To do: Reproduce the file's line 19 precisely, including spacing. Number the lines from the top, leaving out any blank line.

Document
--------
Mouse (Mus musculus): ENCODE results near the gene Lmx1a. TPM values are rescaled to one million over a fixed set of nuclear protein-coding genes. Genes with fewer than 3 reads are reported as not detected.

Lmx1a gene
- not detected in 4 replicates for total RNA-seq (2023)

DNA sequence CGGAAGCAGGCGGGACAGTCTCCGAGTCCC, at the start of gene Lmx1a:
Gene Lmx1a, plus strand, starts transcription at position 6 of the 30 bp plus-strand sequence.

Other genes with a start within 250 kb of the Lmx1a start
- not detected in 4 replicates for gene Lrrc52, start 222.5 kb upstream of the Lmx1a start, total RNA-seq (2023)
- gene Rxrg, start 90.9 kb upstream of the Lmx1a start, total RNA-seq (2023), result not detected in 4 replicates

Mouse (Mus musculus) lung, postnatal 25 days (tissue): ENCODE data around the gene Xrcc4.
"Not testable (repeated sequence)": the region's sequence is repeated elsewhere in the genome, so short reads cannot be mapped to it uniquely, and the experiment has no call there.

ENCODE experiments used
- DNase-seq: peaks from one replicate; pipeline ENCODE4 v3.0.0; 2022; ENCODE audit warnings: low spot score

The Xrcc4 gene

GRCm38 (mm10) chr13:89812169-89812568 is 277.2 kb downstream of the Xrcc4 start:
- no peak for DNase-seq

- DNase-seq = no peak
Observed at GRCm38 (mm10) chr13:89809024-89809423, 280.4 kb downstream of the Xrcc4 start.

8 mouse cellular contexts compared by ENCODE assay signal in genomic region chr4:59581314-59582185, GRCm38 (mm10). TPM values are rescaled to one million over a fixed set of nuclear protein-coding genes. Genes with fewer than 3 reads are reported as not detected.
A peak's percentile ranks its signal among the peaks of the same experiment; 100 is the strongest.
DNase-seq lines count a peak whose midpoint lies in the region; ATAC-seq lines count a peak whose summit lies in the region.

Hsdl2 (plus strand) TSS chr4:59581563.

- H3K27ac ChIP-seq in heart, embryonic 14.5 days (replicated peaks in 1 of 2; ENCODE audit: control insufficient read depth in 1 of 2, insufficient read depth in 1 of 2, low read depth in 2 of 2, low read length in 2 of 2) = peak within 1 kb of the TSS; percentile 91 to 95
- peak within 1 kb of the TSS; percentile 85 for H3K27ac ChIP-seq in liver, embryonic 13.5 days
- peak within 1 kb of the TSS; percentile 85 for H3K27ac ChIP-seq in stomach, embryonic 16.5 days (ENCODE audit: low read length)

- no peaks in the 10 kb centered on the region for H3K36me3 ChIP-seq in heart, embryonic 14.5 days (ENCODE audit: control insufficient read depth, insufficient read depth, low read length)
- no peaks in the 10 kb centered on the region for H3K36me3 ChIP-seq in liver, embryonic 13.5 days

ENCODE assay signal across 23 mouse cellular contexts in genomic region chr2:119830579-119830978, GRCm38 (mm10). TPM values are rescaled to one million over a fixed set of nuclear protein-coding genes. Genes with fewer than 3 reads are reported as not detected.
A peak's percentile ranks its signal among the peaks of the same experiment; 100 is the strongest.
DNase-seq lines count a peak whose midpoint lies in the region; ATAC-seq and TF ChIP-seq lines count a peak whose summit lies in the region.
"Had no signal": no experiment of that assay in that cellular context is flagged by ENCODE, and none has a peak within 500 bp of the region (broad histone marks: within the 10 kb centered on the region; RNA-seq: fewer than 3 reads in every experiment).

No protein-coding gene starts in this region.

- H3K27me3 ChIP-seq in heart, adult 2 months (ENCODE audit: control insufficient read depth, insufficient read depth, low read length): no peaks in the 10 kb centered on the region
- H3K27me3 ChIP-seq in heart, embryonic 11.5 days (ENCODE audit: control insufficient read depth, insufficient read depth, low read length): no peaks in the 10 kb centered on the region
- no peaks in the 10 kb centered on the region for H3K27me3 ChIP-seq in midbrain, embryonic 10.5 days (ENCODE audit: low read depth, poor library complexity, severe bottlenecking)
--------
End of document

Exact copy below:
A peak's percentile ranks its signal among the peaks of the same experiment; 100 is the strongest.